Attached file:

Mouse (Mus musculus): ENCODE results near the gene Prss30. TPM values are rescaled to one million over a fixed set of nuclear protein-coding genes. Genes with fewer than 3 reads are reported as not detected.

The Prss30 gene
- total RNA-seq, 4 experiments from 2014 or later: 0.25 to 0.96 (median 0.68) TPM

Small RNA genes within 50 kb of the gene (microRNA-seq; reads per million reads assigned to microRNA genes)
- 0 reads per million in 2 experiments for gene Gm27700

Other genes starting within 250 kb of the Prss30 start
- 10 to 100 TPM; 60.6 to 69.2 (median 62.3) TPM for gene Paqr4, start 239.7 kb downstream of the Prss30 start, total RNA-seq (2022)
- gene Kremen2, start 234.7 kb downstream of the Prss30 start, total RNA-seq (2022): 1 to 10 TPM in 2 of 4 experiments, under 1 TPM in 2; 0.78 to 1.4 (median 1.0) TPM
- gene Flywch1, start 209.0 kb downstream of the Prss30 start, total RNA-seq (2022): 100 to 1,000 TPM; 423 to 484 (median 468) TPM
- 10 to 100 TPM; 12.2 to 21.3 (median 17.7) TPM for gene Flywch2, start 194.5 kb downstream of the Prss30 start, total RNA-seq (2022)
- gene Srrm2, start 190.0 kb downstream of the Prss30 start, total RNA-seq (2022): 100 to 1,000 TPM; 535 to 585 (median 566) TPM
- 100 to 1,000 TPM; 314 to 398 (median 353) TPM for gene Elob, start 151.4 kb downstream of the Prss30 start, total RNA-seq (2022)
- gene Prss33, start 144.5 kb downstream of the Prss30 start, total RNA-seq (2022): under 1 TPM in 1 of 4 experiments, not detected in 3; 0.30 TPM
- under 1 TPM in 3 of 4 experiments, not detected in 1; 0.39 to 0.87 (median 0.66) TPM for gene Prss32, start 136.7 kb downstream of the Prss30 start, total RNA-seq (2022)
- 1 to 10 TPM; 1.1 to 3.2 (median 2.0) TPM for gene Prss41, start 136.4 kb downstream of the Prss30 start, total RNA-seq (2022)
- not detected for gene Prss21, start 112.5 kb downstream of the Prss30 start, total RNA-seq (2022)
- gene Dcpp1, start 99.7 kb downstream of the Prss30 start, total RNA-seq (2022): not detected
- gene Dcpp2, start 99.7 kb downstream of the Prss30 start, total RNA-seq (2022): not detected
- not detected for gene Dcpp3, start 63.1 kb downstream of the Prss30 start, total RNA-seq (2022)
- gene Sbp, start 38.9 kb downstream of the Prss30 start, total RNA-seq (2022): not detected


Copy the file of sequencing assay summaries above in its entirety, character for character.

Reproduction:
Mouse (Mus musculus): ENCODE results near the gene Prss30. TPM values are rescaled to one million over a fixed set of nuclear protein-coding genes. Genes with fewer than 3 reads are reported as not detected.

The Prss30 gene
- total RNA-seq, 4 experiments from 2014 or later: 0.25 to 0.96 (median 0.68) TPM

Small RNA genes within 50 kb of the gene (microRNA-seq; reads per million reads assigned to microRNA genes)
- 0 reads per million in 2 experiments for gene Gm27700

Other genes starting within 250 kb of the Prss30 start
- 10 to 100 TPM; 60.6 to 69.2 (median 62.3) TPM for gene Paqr4, start 239.7 kb downstream of the Prss30 start, total RNA-seq (2022)
- gene Kremen2, start 234.7 kb downstream of the Prss30 start, total RNA-seq (2022): 1 to 10 TPM in 2 of 4 experiments, under 1 TPM in 2; 0.78 to 1.4 (median 1.0) TPM
- gene Flywch1, start 209.0 kb downstream of the Prss30 start, total RNA-seq (2022): 100 to 1,000 TPM; 423 to 484 (median 468) TPM
- 10 to 100 TPM; 12.2 to 21.3 (median 17.7) TPM for gene Flywch2, start 194.5 kb downstream of the Prss30 start, total RNA-seq (2022)
- gene Srrm2, start 190.0 kb downstream of the Prss30 start, total RNA-seq (2022): 100 to 1,000 TPM; 535 to 585 (median 566) TPM
- 100 to 1,000 TPM; 314 to 398 (median 353) TPM for gene Elob, start 151.4 kb downstream of the Prss30 start, total RNA-seq (2022)
- gene Prss33, start 144.5 kb downstream of the Prss30 start, total RNA-seq (2022): under 1 TPM in 1 of 4 experiments, not detected in 3; 0.30 TPM
- under 1 TPM in 3 of 4 experiments, not detected in 1; 0.39 to 0.87 (median 0.66) TPM for gene Prss32, start 136.7 kb downstream of the Prss30 start, total RNA-seq (2022)
- 1 to 10 TPM; 1.1 to 3.2 (median 2.0) TPM for gene Prss41, start 136.4 kb downstream of the Prss30 start, total RNA-seq (2022)
- not detected for gene Prss21, start 112.5 kb downstream of the Prss30 start, total RNA-seq (2022)
- gene Dcpp1, start 99.7 kb downstream of the Prss30 start, total RNA-seq (2022): not detected
- gene Dcpp2, start 99.7 kb downstream of the Prss30 start, total RNA-seq (2022): not detected
- not detected for gene Dcpp3, start 63.1 kb downstream of the Prss30 start, total RNA-seq (2022)
- gene Sbp, start 38.9 kb downstream of the Prss30 start, total RNA-seq (2022): not detected